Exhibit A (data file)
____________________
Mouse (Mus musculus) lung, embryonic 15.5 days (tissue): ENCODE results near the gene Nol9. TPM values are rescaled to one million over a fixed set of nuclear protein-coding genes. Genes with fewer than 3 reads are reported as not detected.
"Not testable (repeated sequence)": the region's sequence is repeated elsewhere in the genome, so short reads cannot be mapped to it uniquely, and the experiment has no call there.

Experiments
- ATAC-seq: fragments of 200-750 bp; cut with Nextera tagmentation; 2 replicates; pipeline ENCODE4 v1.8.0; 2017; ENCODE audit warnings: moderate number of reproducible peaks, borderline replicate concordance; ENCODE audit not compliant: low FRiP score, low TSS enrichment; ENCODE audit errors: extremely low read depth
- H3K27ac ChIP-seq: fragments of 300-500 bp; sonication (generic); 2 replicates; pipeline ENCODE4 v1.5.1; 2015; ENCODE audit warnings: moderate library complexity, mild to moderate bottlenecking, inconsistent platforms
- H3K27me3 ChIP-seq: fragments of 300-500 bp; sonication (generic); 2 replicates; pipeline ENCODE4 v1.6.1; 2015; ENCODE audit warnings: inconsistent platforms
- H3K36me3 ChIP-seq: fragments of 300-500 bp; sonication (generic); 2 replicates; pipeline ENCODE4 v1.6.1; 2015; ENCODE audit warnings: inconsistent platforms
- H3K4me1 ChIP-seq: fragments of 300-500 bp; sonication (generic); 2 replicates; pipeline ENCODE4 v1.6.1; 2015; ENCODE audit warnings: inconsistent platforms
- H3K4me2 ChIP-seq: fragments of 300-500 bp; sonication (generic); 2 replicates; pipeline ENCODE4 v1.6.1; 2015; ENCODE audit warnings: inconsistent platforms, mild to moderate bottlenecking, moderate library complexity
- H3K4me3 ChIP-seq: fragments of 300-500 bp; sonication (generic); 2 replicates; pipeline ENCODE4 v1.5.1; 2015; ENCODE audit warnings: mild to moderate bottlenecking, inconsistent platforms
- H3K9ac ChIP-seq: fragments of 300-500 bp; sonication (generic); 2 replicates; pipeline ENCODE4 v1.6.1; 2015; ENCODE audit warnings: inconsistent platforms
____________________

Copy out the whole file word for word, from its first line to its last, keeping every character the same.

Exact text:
Mouse (Mus musculus) lung, embryonic 15.5 days (tissue): ENCODE results near the gene Nol9. TPM values are rescaled to one million over a fixed set of nuclear protein-coding genes. Genes with fewer than 3 reads are reported as not detected.
"Not testable (repeated sequence)": the region's sequence is repeated elsewhere in the genome, so short reads cannot be mapped to it uniquely, and the experiment has no call there.

Experiments
- ATAC-seq: fragments of 200-750 bp; cut with Nextera tagmentation; 2 replicates; pipeline ENCODE4 v1.8.0; 2017; ENCODE audit warnings: moderate number of reproducible peaks, borderline replicate concordance; ENCODE audit not compliant: low FRiP score, low TSS enrichment; ENCODE audit errors: extremely low read depth
- H3K27ac ChIP-seq: fragments of 300-500 bp; sonication (generic); 2 replicates; pipeline ENCODE4 v1.5.1; 2015; ENCODE audit warnings: moderate library complexity, mild to moderate bottlenecking, inconsistent platforms
- H3K27me3 ChIP-seq: fragments of 300-500 bp; sonication (generic); 2 replicates; pipeline ENCODE4 v1.6.1; 2015; ENCODE audit warnings: inconsistent platforms
- H3K36me3 ChIP-seq: fragments of 300-500 bp; sonication (generic); 2 replicates; pipeline ENCODE4 v1.6.1; 2015; ENCODE audit warnings: inconsistent platforms
- H3K4me1 ChIP-seq: fragments of 300-500 bp; sonication (generic); 2 replicates; pipeline ENCODE4 v1.6.1; 2015; ENCODE audit warnings: inconsistent platforms
- H3K4me2 ChIP-seq: fragments of 300-500 bp; sonication (generic); 2 replicates; pipeline ENCODE4 v1.6.1; 2015; ENCODE audit warnings: inconsistent platforms, mild to moderate bottlenecking, moderate library complexity
- H3K4me3 ChIP-seq: fragments of 300-500 bp; sonication (generic); 2 replicates; pipeline ENCODE4 v1.5.1; 2015; ENCODE audit warnings: mild to moderate bottlenecking, inconsistent platforms
- H3K9ac ChIP-seq: fragments of 300-500 bp; sonication (generic); 2 replicates; pipeline ENCODE4 v1.6.1; 2015; ENCODE audit warnings: inconsistent platforms